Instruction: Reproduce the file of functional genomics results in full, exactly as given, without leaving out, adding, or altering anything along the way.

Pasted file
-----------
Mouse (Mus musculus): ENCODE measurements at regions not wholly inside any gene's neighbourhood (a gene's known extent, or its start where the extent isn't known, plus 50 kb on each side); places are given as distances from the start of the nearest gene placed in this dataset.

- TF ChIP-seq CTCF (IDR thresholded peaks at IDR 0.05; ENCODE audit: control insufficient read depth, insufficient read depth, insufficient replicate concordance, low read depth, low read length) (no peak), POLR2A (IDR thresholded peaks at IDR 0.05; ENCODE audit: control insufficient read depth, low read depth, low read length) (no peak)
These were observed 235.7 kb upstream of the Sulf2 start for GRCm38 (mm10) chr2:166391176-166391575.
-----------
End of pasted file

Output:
Mouse (Mus musculus): ENCODE measurements at regions not wholly inside any gene's neighbourhood (a gene's known extent, or its start where the extent isn't known, plus 50 kb on each side); places are given as distances from the start of the nearest gene placed in this dataset.

- TF ChIP-seq CTCF (IDR thresholded peaks at IDR 0.05; ENCODE audit: control insufficient read depth, insufficient read depth, insufficient replicate concordance, low read depth, low read length) (no peak), POLR2A (IDR thresholded peaks at IDR 0.05; ENCODE audit: control insufficient read depth, low read depth, low read length) (no peak)
These were observed 235.7 kb upstream of the Sulf2 start for GRCm38 (mm10) chr2:166391176-166391575.